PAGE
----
Visiting San Francisco after too many years, I wonder why I ever left. This gorgeous, urbane city has become even more beautiful over the years. The old Embarcadero expressway has been torn down, to open up the harbour side of the city for markets, parks, and housing. Ah yes, I left because I thought it would be too hard here as a single parent, and I’d need private schools. I feared slipping into the losing class.
And it has become even harder for the unlanded gentry that populate the graceful bay windowed apartments. Rents are high, but probably not much worse than Canberra or Sydney. There are homeless people camping out in the parks, but no general feeling of threat.
In addition to Chinatown, there is a Japanese sector and a little Saigon. I usually stick to burritos when in California, as it offers an extra opportunity to chatter in my stumbling Spanish. But everyone there speaks some Spanish, including the two old friends I was hanging out with.
What has changed is the creeping legalisation of marijuana. Now there are licensed ‘caregivers’ with state issued identity cards. They are entitled to purchase medical marijuana on behalf of people who can’t get out to the licensed ‘clubs’ to get their own. The clubs are authorised to purchase the green weed, and that makes it possible for the state to get a sniff of the sweet revenue stream wafting up from houses all around the city.
I visited one ‘farm’ in a rented house in the Sunset district. This area has a high Chinese population, but also attracts people because it is close to the beaches (such as they are, excuse my Australian disdain for mediocre beaches).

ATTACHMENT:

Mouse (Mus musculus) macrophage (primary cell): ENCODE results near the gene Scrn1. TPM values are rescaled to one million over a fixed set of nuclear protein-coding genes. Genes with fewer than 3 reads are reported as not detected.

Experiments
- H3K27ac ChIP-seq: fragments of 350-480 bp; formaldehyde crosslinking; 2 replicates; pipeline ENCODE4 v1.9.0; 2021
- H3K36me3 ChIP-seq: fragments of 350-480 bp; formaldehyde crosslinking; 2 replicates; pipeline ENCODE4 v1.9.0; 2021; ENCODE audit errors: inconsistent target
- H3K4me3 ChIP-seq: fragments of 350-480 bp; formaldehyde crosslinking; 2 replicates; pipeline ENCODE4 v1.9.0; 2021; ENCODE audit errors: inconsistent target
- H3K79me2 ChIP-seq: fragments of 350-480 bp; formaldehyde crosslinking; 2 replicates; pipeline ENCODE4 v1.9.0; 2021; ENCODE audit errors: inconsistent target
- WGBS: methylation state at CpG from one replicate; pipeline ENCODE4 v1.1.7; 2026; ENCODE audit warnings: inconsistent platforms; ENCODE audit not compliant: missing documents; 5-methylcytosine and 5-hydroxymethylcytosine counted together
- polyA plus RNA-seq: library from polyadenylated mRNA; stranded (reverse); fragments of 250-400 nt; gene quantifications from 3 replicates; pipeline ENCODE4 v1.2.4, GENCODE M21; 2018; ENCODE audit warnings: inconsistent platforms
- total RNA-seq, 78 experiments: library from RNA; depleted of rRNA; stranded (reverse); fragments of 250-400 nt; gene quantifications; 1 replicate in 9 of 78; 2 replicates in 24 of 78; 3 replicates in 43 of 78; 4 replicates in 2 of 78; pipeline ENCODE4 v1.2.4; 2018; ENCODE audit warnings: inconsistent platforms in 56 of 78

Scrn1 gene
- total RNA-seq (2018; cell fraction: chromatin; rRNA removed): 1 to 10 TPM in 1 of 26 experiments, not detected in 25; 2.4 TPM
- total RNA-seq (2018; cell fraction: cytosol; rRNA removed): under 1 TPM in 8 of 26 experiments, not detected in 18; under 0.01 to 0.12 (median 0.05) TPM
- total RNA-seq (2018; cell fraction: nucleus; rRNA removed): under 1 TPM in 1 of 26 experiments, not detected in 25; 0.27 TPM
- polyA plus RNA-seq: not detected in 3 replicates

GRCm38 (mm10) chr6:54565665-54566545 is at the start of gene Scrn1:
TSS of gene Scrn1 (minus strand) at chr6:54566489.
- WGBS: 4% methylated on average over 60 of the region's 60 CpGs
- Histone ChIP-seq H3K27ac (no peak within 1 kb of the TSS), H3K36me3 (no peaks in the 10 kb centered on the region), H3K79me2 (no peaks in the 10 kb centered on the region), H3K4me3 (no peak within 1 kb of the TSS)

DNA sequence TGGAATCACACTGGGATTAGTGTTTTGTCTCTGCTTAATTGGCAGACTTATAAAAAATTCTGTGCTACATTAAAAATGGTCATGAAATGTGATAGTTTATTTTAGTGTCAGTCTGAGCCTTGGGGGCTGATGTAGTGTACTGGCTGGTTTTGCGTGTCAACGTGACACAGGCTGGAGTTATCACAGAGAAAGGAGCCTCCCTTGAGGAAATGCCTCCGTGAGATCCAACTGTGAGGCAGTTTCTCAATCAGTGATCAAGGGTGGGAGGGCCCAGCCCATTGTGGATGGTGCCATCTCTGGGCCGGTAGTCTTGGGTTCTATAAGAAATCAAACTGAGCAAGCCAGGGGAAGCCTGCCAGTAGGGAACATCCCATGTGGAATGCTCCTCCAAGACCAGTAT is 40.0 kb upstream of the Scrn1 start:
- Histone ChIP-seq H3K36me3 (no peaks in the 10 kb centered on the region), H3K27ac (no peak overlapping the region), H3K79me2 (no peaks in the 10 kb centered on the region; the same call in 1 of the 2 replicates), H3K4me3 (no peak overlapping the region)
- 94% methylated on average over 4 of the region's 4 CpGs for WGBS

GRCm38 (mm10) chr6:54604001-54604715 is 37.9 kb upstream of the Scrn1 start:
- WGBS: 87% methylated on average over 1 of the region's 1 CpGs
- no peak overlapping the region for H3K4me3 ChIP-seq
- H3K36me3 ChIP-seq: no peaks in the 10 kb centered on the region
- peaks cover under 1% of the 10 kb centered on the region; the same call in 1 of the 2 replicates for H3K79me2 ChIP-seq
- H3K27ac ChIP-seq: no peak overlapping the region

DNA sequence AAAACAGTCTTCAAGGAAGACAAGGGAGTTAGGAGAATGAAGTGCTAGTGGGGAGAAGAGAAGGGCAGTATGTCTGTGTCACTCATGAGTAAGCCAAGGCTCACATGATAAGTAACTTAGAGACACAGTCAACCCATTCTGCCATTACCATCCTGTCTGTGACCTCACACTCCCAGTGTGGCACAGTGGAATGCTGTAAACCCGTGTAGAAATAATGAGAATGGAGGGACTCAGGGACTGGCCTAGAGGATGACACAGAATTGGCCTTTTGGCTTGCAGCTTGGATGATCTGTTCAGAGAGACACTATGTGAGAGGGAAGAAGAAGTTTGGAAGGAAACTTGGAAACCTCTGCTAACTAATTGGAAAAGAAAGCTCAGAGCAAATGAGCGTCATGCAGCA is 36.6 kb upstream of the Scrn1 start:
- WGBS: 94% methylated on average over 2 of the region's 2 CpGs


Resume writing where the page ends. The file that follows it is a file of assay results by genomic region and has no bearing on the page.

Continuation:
It also attracts marijuana farmers, as the smells drift off into the ocean and the urban intensity is somewhat muted. Apparently there are hundreds of these farms across the city and thousands around the state.
The interesting thing is not that there are insistent moves to legalise the stuff, as that has been going on since the 1960s. What’s different now is that the state is also more receptive to legalisation, or at least decriminalisation, because of the desperate state of their finances. That applies to many of the 50 US states, of which at least 13 are now allowing medical marijuana.
Considering how many pot-heads there are in California, it could be an open-air experiment in the socio-economic impacts of wide-spread marijuana use. On the face of it, the groovy denizens of this most populous state are no more (and no less) mentally, physically or politically impaired than anywhere else.
One rather shocking revelation was that most of these farms tap into the electrical supply illegally. They cut in beyond the meter boxes, so that the whole street or sub-station area carries the load.
If the smart grid gets instituted and it becomes easier to track down these huge users of electricity, that would cut into profits and push the cost of supplying pot to the clubs highers. It would also expose the illegality to adjustment, while making taxation more viable.
In the meantime, growers and their contractors who tend these crops for cash payment remain part of the black economy.
All food for thought as I roamed the hilly streets of San Francisco, with vistas of bay and ocean from windy parks. Time for a deep breath…..